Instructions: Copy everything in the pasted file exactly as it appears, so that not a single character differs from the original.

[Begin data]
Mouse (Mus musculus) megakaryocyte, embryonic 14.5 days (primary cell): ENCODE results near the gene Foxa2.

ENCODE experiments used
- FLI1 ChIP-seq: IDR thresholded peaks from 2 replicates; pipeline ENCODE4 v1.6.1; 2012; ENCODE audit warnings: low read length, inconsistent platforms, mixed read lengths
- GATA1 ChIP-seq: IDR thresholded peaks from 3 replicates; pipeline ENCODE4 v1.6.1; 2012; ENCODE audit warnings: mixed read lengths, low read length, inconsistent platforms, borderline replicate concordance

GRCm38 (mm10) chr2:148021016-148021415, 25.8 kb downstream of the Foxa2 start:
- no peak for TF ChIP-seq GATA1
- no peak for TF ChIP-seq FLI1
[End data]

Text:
Mouse (Mus musculus) megakaryocyte, embryonic 14.5 days (primary cell): ENCODE results near the gene Foxa2.

ENCODE experiments used
- FLI1 ChIP-seq: IDR thresholded peaks from 2 replicates; pipeline ENCODE4 v1.6.1; 2012; ENCODE audit warnings: low read length, inconsistent platforms, mixed read lengths
- GATA1 ChIP-seq: IDR thresholded peaks from 3 replicates; pipeline ENCODE4 v1.6.1; 2012; ENCODE audit warnings: mixed read lengths, low read length, inconsistent platforms, borderline replicate concordance

GRCm38 (mm10) chr2:148021016-148021415, 25.8 kb downstream of the Foxa2 start:
- no peak for TF ChIP-seq GATA1
- no peak for TF ChIP-seq FLI1